Lobster11 and Mushroo like this.
  16. 40Hz

    40Hz Supporting Member

    @MonkeyMan2 - suggestions about technique aside (which are all very valid) short-scales generally have a certain vibe to them. Most think of it as being rounder or tubbier or warmer. But it doesn’t have to be. I’ve got a Gretsch Junior Jet strung with pressurewounds that is remarkably versatile tone-wise. It gets the classic short-scale sound but it can also get more into prog country with a little more aggressive a playing style. And it’s buttery to play.

    I also have a Chowney SWB-1 that sounds to my ears almost exactly like a Jazz bass and nothing at all like your average shortie. Beautifully built, affordable, and well worth checking out IMO.
    Anders Barfod and Stellvia like this.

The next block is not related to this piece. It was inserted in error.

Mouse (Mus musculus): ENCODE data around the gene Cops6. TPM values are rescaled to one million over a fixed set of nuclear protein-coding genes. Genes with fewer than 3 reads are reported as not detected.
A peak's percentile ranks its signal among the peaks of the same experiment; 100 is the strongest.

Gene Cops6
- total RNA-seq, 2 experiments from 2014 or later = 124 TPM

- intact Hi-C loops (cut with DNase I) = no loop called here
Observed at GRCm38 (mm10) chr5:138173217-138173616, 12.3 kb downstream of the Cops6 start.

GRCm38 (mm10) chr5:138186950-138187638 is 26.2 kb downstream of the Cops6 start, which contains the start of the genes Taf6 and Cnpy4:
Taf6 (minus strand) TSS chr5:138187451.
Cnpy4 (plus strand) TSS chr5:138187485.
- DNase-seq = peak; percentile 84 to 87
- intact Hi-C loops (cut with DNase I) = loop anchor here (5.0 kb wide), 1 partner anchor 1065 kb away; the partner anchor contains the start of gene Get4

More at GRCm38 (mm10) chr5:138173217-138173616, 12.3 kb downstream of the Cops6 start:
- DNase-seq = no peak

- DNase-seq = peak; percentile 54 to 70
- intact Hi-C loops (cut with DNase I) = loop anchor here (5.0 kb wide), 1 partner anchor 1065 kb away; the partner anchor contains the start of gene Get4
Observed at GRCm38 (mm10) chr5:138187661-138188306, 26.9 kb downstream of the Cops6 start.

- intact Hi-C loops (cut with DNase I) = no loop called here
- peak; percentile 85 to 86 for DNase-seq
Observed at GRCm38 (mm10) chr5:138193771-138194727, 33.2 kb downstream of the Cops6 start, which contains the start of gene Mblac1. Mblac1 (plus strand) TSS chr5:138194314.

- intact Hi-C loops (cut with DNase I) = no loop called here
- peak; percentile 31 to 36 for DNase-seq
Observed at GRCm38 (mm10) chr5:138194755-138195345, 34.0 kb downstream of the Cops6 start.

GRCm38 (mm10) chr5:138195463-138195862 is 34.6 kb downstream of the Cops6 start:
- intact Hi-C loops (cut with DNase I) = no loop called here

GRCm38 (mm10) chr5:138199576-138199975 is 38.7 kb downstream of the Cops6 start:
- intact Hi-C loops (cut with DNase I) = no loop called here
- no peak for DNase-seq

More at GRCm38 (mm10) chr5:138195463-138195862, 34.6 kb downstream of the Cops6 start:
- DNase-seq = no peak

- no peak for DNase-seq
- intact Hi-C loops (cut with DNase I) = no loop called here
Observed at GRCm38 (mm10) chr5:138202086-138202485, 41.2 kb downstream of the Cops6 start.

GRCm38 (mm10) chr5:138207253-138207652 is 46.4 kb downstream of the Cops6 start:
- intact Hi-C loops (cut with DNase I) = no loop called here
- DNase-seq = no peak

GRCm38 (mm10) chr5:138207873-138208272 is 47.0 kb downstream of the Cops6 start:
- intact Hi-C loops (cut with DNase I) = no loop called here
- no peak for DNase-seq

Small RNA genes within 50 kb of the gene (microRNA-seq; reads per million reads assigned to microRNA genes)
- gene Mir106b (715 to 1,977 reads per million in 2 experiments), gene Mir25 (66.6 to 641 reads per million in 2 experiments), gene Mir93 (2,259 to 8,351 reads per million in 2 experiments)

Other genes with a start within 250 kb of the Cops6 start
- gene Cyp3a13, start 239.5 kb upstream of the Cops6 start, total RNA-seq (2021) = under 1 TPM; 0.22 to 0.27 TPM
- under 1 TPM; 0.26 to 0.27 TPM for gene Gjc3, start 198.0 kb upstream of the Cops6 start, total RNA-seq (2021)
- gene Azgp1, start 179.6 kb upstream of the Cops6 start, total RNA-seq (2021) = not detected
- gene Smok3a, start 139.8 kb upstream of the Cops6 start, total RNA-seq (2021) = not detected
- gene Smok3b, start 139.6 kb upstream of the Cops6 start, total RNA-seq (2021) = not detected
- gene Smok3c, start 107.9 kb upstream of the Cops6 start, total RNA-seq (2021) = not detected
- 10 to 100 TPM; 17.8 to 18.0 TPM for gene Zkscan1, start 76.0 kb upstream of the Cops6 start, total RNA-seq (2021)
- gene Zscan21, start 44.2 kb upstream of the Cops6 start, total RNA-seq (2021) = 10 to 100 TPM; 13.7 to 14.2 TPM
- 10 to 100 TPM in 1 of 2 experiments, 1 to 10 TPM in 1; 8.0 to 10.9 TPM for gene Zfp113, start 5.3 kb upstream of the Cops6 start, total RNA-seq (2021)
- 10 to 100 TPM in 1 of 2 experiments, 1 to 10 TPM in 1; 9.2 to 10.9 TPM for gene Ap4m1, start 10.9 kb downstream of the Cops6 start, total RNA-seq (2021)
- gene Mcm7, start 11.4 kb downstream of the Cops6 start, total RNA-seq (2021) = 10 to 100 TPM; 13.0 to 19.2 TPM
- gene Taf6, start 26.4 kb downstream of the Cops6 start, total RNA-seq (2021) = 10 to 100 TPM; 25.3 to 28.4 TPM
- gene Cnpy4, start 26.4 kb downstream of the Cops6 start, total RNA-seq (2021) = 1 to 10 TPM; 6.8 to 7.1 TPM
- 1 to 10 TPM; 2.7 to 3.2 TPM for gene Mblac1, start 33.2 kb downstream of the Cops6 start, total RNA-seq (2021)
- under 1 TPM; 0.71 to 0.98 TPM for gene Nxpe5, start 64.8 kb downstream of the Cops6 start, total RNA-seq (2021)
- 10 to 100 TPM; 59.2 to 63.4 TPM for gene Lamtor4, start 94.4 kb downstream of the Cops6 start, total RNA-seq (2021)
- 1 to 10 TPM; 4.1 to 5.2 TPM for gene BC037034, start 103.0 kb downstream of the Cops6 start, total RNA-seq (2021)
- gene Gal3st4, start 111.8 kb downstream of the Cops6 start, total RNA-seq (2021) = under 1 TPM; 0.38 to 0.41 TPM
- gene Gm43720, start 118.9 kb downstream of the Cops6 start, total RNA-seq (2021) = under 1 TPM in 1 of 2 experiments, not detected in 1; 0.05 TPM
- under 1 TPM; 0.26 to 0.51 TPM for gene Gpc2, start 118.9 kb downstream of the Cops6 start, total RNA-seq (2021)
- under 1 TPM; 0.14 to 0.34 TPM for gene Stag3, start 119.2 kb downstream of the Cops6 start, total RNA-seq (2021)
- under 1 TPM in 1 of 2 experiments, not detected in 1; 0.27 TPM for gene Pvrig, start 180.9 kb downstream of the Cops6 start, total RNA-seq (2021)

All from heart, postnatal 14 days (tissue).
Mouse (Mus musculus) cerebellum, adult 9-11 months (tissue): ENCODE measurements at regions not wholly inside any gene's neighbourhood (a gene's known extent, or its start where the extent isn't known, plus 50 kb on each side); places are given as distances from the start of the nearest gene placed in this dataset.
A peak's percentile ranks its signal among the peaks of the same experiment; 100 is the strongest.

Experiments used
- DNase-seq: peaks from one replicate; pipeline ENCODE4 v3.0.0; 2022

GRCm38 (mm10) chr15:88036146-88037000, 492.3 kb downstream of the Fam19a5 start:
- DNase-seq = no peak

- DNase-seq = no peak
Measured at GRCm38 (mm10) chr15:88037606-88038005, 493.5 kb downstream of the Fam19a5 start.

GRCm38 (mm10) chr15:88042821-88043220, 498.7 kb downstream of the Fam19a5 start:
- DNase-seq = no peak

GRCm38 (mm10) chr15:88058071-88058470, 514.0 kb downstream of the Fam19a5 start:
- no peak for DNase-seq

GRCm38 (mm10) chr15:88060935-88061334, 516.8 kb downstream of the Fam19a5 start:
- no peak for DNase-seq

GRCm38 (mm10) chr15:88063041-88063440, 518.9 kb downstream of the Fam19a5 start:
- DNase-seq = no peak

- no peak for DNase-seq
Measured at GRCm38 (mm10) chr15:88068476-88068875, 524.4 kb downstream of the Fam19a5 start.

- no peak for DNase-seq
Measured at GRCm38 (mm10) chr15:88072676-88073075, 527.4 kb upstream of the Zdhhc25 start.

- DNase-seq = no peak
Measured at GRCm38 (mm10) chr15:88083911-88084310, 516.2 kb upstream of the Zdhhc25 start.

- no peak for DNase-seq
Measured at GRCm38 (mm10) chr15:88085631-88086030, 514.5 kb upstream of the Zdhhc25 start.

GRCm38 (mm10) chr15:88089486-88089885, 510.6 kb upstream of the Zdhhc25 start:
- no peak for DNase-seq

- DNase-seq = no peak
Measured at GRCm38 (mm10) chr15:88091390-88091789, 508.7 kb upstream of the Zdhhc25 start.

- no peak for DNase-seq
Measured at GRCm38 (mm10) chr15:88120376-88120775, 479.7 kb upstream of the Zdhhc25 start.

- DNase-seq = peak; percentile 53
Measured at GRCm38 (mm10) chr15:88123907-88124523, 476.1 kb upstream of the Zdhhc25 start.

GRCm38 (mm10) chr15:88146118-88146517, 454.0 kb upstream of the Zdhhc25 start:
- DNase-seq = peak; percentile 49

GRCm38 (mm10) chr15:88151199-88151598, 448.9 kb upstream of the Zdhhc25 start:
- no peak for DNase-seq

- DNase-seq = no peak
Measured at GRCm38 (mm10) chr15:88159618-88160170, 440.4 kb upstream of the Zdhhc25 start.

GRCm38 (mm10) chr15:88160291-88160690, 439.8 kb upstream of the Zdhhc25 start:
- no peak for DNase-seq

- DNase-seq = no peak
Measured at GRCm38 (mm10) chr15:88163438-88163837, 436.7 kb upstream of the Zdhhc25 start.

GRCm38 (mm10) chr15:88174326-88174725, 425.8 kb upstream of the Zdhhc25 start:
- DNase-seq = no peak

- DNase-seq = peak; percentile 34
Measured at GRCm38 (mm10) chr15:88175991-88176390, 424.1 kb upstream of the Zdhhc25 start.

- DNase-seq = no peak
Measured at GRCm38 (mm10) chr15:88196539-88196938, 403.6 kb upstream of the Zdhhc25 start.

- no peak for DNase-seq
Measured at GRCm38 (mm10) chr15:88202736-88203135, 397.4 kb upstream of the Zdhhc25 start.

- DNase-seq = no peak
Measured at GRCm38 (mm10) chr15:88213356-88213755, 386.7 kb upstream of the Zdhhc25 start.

17. mongo2


    Feb 17, 2008
    Da Shaw
    I've used short scales and long scales for decades but the last few years I've been using short scales exclusively. I like the dimensions of the Hofner neck. They're just very easy for me to play.
    Rob Martinez and fermata like this.
  18. Plectrum72

    Plectrum72 Supporting Member

    Warmoth bass built to your specs.
    Gretsch Junior Jet
    Gibson SG, Epiphone EB-O or EB-3 Elitist
    Rondo Music has some nice 5-string shorties by Brice if you're looking to go that route.

    I love my Mustang, but I can see why you might not want to try again based on your recent experience.
    scuzzy and Rob Martinez like this.
  19. timonvh


    Oct 16, 2010
    I have a couple of '70ies Japanese short scale basses. Both have plenty of low end and are a joy to play. I'm not uncomfortable on long/normal scale basses, but I'm extra comfortable on short scale ones. Not because of finger stretch issues, but of arm/shoulder stretch issues.